Fewer sounds are as pleasing to the ear as the sound of rain, falling on leaves that are as green as green can be, and on the very earth to which we belong. This write up is dedicated to the Western Ghats, where the sights can’t help but remind you of the glory of the lord!
A road trip to Coorg (or Kodagu in the local language) is a must for everyone living in Karnataka. We began our journey at 7 am with a beautifully grey Bengaluru morning and headed to Mysore. Breakfast at Kamath’s, the quintessential Uttar Kanada joint on the Bengaluru – Mysore highway, is the best way to start a holiday.
The drive was smooth and uninterrupted and the only turn being the one we took for Ranganathittu and going forth to Coorg. The roads on most of the journey were smooth as silk and even our humble car that I was driving could touch 120 kmph on empty stretches.
As soon as we spotted the hills we could see their tops surrounded by clouds and we knew we were in for a treat. The Ghats never cease to stun me with their beauty, even after having spent considerable time trekking and travelling through them over the past seven years.
On the way to Coorg lies a small town called Kushalnagar, but more about that later. The road from Kushalnagar to Madikeri is not your typical hill road; it is smooth and amply wide, lined with subtropical forests and coffee plantations. The experience can leave you speechless!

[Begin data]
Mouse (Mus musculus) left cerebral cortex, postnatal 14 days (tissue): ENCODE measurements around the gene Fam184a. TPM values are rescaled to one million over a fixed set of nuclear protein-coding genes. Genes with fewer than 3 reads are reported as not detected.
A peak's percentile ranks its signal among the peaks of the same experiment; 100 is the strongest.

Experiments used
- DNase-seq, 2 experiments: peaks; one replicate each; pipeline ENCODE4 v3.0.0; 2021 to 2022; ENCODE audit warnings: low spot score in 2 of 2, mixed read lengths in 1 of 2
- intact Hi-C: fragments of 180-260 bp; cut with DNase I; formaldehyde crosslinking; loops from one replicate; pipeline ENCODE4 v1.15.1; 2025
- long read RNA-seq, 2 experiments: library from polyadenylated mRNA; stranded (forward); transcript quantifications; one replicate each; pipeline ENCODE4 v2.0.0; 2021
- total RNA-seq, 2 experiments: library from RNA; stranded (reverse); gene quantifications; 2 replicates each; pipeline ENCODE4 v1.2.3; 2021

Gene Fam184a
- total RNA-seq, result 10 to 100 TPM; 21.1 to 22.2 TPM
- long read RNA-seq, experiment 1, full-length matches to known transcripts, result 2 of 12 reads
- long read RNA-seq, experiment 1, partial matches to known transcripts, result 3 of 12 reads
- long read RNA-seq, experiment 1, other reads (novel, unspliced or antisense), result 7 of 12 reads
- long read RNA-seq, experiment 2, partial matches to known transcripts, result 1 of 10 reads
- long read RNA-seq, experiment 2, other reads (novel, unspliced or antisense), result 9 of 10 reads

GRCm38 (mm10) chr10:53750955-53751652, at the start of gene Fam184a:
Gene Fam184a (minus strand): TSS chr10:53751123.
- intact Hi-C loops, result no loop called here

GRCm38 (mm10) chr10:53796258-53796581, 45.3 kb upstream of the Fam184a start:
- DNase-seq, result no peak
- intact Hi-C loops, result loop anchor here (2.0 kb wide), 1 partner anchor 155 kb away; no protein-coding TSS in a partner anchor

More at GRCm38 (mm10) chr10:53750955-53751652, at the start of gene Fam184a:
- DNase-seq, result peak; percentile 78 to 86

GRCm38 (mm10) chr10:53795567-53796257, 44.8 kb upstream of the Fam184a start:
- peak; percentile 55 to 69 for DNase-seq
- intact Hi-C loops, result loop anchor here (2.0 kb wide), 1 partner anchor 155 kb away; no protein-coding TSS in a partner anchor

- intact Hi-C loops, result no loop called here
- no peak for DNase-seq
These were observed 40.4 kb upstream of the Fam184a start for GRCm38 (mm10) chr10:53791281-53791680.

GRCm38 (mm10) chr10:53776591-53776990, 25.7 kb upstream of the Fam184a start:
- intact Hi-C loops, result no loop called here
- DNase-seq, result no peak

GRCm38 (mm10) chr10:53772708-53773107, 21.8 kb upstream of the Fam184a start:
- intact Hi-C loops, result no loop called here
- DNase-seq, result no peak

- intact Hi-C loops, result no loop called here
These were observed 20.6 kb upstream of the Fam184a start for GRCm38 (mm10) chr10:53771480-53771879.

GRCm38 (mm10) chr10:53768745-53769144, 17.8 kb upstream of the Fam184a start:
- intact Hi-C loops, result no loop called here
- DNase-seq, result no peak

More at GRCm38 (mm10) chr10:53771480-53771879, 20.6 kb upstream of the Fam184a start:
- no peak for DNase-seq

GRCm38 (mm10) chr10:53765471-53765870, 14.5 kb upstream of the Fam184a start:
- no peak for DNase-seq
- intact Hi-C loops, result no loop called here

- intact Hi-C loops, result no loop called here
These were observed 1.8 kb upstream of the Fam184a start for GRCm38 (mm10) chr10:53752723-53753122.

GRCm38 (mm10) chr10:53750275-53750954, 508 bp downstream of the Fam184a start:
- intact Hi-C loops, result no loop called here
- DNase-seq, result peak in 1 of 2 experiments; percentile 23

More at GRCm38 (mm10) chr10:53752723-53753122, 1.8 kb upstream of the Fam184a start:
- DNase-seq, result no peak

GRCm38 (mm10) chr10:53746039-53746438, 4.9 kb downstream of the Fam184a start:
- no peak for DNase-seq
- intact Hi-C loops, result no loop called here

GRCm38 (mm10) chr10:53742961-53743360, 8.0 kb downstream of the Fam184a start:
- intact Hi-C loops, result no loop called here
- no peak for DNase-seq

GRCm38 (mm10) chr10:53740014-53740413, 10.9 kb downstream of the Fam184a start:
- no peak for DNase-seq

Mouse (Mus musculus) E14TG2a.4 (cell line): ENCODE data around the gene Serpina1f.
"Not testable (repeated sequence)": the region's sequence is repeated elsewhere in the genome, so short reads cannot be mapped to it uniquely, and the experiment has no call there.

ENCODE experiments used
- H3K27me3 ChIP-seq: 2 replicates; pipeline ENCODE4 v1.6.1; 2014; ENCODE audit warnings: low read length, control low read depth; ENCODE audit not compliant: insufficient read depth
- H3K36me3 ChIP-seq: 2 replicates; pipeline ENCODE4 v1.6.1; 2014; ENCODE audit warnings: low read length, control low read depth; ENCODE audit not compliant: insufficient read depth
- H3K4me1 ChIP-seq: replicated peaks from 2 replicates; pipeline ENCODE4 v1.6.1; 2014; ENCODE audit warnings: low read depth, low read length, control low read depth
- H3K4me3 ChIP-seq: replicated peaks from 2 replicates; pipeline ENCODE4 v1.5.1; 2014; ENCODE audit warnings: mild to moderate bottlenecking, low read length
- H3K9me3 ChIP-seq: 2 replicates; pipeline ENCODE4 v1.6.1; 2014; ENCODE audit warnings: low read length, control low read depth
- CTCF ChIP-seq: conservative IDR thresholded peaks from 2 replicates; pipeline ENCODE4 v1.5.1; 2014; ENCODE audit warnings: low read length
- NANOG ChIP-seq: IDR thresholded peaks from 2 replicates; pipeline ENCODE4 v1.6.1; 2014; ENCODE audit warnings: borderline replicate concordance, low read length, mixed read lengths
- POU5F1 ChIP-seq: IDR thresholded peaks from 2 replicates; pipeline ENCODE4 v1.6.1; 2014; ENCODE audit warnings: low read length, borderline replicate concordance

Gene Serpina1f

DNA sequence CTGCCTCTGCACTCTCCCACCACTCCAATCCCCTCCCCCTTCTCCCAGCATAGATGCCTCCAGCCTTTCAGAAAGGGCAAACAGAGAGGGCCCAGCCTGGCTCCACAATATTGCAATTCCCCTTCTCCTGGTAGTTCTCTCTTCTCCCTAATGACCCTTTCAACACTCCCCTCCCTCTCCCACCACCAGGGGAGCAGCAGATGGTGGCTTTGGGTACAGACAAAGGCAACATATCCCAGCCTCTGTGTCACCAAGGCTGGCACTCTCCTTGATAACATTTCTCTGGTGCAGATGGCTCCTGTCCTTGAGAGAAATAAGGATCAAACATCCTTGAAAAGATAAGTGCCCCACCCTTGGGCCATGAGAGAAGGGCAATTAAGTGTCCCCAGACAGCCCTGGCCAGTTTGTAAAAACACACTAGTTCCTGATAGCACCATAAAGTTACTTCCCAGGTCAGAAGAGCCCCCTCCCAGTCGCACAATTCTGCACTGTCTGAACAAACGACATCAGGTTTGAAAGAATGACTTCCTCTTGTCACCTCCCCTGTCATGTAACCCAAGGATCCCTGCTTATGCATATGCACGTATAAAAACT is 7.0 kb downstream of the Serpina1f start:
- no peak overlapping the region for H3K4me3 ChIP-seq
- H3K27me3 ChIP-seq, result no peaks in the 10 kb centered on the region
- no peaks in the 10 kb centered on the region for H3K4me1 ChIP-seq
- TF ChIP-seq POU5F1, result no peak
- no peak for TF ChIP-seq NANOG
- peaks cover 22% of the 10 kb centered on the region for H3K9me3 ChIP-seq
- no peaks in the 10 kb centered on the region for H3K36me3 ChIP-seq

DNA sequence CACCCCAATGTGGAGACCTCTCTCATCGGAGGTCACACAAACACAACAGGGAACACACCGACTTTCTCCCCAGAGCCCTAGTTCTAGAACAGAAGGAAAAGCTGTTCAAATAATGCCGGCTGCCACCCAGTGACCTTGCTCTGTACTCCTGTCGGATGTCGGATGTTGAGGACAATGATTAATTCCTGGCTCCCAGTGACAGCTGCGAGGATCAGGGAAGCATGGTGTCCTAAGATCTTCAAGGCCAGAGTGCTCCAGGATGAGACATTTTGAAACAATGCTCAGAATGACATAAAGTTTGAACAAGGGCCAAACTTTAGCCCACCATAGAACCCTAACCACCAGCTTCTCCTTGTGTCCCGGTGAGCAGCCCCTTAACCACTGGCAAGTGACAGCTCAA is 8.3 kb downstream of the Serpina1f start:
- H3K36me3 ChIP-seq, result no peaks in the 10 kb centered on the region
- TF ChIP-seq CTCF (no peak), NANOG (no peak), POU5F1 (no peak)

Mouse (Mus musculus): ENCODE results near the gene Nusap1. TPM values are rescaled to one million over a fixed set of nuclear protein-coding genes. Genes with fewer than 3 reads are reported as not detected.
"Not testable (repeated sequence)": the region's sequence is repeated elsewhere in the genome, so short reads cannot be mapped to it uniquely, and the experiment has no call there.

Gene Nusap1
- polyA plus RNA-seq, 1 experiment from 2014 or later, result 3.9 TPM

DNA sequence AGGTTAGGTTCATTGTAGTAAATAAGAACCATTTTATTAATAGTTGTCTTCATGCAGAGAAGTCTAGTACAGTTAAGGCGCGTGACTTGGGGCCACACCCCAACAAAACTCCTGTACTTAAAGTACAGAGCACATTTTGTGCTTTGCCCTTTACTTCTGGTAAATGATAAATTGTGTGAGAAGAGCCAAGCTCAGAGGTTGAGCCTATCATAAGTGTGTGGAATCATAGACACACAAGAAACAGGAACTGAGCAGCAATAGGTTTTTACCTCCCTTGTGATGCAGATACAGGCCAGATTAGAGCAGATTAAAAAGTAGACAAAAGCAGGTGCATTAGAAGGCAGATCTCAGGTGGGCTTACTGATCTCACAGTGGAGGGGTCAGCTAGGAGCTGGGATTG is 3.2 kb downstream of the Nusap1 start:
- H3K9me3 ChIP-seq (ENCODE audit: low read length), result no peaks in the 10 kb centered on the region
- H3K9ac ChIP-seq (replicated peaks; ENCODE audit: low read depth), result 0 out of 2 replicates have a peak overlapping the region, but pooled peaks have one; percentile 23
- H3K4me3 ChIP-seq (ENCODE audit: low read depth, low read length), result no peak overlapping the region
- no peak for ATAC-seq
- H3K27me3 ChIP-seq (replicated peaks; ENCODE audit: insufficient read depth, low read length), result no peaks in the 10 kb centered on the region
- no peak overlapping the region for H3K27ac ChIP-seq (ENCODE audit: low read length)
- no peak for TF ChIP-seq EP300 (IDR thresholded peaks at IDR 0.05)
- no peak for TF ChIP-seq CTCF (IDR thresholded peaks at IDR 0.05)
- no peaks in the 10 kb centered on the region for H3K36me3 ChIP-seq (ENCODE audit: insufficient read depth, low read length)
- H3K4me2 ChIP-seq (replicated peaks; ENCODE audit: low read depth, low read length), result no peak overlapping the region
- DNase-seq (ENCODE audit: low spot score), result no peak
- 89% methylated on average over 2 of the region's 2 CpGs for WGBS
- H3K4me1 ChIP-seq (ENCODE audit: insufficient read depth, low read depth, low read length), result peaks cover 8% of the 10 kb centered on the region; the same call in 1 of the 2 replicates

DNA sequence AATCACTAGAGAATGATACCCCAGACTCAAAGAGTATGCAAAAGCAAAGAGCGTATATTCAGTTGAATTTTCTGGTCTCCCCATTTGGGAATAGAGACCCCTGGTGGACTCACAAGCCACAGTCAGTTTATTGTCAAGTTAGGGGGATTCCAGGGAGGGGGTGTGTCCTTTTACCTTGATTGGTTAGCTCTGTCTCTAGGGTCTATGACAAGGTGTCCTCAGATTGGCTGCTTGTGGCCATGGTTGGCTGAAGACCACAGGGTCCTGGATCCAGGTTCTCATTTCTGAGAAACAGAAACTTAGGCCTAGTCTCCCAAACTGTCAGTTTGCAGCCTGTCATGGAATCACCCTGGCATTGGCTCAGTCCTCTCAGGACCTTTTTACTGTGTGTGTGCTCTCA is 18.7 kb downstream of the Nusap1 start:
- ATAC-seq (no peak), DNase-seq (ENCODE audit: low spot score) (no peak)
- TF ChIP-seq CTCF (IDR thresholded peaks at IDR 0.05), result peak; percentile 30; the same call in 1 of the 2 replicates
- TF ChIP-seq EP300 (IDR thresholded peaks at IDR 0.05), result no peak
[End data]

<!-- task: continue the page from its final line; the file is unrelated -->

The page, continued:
Madikeri is a small town: a typical hill station with little shops and a small bazaar. This is where Field Marshal Karriappa hails from and hence the main circle of the town is named after him. The town is covered with clouds during the monsoons and it rains endlessly, so you must pack your jackets and raincoats. The food too is brilliant and Coorg is especially famous for its pork curry.
There are many places to stay but I would recommend staying in a plantation. The accommodation is cheap and ambiance peaceful! All you hear around you are the night time sounds of the forest at and the rain, sounds you will want to trap and take back to your noisy city. There is nothing like a good book and a good drink to accompany you in a coffee field. My humble vocabulary does not have enough words to describe the peace I found in Coorg.
A slightly more difficult drive will take you to Abbey Falls, a big waterfall during the monsoons; this is definitely a sight to see. To have a cup of tea while watching the water plunge down from the hill top is a spectacular experience.
On your way back, Kushalnagar offers you a surprise, a Tibetan monastery. The first Tibetan settlement in South India, the monastery is beautiful, with its gold plated temple and larger than life Shakyamuni statue. This place will leave you in awe of the skills of the artists who built it.
I would like to congratulate the Karnataka State Tourism and road authorities for having maintained these areas beautifully and ensuring that there are the most wonderful roads leading up to them. Here is a hill station, unspoiled and untouched, so go ahead drive out to Coorg and find your peace as I did.